Some heating systems, such as gas furnaces, produce byproducts of combustions that people refer to as flue gases. The flue gases normally flow out of the house and disperse into the atmosphere. However, sometimes problems arise, and the flue gases spill back into the house.
Anything that interferes with the flow of flue gases out of the house can cause spillage. The following are some potential causes.
Improper Vent Installation
The furnace vent is responsible for getting flue gases safely out of the house. The vent’s size and design determine how efficiently it does its job. For example, the vent relies on gravity to get the gases out of the house. For this to happen, the vent shouldn’t dip or sag. For example, a vent with a long horizontal section might not do its job efficiently.
If a vent empties into a chimney, then it should have enough draft to carry the flue gases the rest of the way out. Say you have a boiler system for hot water and heating the house that vents out through a chimney. If you install a high-efficiency furnace that vents via the side of the house, the water heater might lack the draft to carry the gases out of the house.
Vent problems are common causes of flue gas spillage. For example, when something blocks the flow of gases out of the vents, the gases might spill back into the house. Accumulated snow, pest (such as bees or birds) infestation, and leaves are some things that can block the vent.
Your furnace’s vent relies on atmospheric pressure to push the flue gases out of the house. Thus, the flue gases might spill back into the area around the furnace since no pressure is available to push out the gases. Such a situation might arise if other appliances or installations pull gases away from the furnace. Appliances that might do that include:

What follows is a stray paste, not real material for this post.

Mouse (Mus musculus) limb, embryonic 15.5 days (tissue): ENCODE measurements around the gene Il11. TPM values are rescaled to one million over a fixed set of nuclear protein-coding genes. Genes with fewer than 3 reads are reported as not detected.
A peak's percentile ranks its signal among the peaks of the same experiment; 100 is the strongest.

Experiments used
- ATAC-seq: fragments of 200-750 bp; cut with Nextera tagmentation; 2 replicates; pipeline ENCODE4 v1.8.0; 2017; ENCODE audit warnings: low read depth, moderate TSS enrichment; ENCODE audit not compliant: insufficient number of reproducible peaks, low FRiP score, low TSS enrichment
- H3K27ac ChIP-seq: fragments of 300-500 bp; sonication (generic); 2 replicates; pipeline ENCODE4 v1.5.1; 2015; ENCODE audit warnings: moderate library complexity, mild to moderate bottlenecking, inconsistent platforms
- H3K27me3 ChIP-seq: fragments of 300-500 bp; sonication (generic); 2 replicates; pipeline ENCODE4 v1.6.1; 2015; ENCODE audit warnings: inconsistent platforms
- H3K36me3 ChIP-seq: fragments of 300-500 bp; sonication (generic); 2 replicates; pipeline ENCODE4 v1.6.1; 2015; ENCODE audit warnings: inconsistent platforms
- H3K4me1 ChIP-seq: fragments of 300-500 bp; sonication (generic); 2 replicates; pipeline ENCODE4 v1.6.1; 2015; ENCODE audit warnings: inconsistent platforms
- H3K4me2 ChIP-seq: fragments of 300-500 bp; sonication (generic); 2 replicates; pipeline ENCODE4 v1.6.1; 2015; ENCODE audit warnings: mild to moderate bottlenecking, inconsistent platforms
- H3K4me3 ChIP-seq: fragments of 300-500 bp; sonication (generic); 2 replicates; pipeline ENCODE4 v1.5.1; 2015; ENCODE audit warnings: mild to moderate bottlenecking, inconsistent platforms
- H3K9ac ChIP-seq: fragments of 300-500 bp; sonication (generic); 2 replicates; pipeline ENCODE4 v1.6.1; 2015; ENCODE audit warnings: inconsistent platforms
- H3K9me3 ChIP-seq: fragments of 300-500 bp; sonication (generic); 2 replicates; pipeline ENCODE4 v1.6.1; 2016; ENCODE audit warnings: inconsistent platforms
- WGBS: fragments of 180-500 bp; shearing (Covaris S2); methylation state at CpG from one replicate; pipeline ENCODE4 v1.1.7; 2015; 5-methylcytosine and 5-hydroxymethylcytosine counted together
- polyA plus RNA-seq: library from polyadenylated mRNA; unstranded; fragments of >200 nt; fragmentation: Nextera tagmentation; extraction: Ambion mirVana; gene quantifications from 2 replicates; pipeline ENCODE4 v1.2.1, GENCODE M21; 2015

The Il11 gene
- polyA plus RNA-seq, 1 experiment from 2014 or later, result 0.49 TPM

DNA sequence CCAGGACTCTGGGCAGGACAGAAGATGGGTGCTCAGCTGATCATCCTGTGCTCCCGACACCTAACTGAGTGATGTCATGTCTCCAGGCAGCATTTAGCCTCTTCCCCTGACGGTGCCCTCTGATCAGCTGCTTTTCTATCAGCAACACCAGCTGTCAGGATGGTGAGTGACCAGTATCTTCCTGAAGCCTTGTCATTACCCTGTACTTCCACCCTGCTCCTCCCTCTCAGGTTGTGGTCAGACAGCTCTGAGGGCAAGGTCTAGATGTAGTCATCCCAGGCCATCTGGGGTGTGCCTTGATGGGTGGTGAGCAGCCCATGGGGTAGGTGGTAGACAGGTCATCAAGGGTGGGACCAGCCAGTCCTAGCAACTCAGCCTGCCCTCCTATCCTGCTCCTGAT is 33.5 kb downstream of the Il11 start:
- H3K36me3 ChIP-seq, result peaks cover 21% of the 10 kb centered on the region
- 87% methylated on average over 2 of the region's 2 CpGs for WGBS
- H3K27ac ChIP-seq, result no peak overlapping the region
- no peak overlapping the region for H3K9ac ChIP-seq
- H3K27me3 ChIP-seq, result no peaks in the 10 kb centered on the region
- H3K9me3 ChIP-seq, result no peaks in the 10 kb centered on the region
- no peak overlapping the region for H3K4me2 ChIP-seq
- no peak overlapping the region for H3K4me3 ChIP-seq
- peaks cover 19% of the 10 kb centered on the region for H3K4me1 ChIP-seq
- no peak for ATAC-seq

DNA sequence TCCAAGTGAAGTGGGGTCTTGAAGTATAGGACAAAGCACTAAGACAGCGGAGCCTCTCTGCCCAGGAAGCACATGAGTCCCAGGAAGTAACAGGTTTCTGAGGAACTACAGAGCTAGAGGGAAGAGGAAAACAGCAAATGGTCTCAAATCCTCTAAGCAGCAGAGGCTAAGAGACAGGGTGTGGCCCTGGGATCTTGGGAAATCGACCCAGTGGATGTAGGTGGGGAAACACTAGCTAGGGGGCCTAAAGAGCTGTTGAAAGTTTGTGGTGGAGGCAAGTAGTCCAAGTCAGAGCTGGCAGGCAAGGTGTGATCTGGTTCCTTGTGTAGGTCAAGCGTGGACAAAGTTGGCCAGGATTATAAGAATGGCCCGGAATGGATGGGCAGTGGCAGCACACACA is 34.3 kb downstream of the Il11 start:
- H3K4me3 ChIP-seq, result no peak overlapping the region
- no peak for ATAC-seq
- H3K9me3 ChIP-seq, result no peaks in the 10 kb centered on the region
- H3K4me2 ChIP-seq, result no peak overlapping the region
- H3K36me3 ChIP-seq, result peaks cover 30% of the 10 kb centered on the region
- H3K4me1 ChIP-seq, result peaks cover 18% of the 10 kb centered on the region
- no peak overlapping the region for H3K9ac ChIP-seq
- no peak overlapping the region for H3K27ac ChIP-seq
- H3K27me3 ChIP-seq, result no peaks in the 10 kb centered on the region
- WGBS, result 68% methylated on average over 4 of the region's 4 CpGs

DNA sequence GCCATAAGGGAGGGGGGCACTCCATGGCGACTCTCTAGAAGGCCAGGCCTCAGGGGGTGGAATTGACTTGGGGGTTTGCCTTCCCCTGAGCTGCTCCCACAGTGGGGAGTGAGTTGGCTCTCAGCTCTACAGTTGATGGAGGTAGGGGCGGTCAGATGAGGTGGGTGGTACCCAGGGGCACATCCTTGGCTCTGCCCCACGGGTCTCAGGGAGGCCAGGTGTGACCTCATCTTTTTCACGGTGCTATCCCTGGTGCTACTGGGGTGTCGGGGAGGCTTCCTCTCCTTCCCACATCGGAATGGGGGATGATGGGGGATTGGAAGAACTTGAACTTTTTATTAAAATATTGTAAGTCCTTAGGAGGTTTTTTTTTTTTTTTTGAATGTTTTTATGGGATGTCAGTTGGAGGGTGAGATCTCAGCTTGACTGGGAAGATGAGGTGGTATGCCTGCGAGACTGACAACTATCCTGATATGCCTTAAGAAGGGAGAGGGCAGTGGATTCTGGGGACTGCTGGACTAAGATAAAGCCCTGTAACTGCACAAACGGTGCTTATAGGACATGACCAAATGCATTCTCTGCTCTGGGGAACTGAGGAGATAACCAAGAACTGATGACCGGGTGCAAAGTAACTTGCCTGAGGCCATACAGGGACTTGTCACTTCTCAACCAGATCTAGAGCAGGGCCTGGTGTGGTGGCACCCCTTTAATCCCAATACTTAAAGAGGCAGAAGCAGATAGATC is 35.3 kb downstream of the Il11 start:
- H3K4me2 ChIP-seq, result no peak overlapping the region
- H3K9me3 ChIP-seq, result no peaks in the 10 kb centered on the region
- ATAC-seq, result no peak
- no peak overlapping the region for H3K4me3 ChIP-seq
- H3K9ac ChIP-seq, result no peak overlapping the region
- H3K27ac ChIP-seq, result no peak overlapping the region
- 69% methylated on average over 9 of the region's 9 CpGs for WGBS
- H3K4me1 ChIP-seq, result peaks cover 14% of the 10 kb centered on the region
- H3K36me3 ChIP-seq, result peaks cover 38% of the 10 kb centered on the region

- Cooking appliances, such as a range hood
- Clothes dryers
These are just a few examples. Anything that depressurizes the building or the area around the furnace can cause flue gas spillage.
Inadequate Air Supply
Improper air circulation, which leads to inadequate combustion air, can also lead to flue gasses spillage. Consider an example where you enclose your furnace in a small room. The setup will starve the furnace of air. The flue gases might circulate in the room alongside the little fresh air in it.
Lastly, flue gas spillage does not always mean that something is wrong with your heating or venting setup. For example, many heating systems vent flue gases back into the house in the first few minutes after startup.
The anomaly happens because when you start the heater, the vent is not hot enough to start a draft to drive up the gases. However, the situation usually resolves itself after the vent warms up. You only have to worry if the situation doesn’t rectify itself.
Flue gases contain a mixture of different compounds, many of which are dangerous for your health. One of them is carbon monoxide (CO), which can cause organ damage. Extended exposure to CO can be fatal. Other compounds to worry about include nitrogen dioxide, acidic water vapors, and particulate matter that can clog your respiratory system.
You should watch out for flue gas spillage and fix the issue as soon as possible. Get a professional heating technician to design and install your heating system. Maintain and service the system as necessary. Lastly, contact Carrano Air HVAC Contractors, Inc, immediately if you suspect flue gas spillage. We will diagnose and fix the anomaly as soon as possible.